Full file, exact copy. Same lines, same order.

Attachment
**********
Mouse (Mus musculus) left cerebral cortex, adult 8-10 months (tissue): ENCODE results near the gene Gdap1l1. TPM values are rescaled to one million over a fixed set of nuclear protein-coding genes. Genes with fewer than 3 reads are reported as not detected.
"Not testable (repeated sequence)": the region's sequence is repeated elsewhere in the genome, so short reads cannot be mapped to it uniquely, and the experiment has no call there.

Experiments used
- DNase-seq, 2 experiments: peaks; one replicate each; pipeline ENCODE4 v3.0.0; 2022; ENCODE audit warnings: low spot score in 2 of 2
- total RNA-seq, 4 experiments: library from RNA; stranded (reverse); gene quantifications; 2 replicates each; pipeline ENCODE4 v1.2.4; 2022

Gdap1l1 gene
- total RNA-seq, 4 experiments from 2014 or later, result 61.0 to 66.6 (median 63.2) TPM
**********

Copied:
Mouse (Mus musculus) left cerebral cortex, adult 8-10 months (tissue): ENCODE results near the gene Gdap1l1. TPM values are rescaled to one million over a fixed set of nuclear protein-coding genes. Genes with fewer than 3 reads are reported as not detected.
"Not testable (repeated sequence)": the region's sequence is repeated elsewhere in the genome, so short reads cannot be mapped to it uniquely, and the experiment has no call there.

Experiments used
- DNase-seq, 2 experiments: peaks; one replicate each; pipeline ENCODE4 v3.0.0; 2022; ENCODE audit warnings: low spot score in 2 of 2
- total RNA-seq, 4 experiments: library from RNA; stranded (reverse); gene quantifications; 2 replicates each; pipeline ENCODE4 v1.2.4; 2022

Gdap1l1 gene
- total RNA-seq, 4 experiments from 2014 or later, result 61.0 to 66.6 (median 63.2) TPM